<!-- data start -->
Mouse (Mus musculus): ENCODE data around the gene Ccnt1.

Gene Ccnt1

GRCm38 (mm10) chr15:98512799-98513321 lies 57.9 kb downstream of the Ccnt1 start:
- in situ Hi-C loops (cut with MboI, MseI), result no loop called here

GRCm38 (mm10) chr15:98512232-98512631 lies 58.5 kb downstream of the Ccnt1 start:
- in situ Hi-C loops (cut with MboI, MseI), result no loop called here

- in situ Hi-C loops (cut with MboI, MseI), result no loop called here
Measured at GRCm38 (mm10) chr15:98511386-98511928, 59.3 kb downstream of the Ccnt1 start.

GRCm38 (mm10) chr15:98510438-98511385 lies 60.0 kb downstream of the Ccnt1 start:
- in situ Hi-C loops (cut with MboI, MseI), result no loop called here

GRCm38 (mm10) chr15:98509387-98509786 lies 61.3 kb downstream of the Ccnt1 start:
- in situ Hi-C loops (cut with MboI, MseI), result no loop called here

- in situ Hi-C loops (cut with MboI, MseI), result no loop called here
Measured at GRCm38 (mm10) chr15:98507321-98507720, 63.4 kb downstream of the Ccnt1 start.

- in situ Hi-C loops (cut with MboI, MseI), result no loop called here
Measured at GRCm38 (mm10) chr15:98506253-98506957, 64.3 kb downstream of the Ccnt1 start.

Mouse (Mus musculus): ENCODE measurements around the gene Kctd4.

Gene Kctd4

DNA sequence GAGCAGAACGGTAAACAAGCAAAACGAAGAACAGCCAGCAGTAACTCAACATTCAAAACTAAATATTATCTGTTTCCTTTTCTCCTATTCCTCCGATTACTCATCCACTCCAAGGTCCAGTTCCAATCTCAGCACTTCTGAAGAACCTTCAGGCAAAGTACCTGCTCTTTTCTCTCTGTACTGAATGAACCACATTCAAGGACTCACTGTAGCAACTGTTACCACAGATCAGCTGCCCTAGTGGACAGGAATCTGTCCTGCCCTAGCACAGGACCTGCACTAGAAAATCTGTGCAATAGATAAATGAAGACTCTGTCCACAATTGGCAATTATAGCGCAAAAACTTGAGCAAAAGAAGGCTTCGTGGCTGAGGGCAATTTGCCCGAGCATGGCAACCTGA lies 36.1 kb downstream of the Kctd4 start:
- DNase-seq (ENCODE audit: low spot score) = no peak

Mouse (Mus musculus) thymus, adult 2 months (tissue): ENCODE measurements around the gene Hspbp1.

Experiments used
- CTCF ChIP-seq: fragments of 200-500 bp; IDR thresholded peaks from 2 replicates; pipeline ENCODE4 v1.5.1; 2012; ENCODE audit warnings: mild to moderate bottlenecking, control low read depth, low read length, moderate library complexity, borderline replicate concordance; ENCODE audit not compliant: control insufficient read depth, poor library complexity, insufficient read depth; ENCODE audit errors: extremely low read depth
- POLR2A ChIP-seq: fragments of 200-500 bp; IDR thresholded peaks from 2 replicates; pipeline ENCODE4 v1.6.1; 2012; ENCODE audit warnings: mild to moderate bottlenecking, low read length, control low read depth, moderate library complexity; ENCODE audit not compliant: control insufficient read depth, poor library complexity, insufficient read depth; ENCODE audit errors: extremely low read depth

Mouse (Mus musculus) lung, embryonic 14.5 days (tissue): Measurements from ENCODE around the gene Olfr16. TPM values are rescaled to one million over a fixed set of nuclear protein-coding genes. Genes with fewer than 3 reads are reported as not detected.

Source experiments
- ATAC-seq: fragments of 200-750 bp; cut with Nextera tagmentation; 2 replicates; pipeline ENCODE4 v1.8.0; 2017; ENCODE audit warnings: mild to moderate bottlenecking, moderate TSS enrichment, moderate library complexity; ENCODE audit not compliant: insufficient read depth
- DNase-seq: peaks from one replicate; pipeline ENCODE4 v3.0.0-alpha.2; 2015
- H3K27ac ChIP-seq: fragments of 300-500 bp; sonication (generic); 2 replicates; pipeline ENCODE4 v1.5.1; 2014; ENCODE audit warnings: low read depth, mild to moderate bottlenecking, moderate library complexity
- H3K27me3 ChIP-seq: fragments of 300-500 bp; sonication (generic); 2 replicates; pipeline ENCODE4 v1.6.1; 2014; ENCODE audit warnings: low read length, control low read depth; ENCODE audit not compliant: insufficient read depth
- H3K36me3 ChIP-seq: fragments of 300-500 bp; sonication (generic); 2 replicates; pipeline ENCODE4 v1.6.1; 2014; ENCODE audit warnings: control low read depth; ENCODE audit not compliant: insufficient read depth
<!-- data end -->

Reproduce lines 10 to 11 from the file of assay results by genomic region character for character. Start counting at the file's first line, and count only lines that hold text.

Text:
- in situ Hi-C loops (cut with MboI, MseI), result no loop called here

GRCm38 (mm10) chr15:98509387-98509786 lies 61.3 kb downstream of the Ccnt1 start: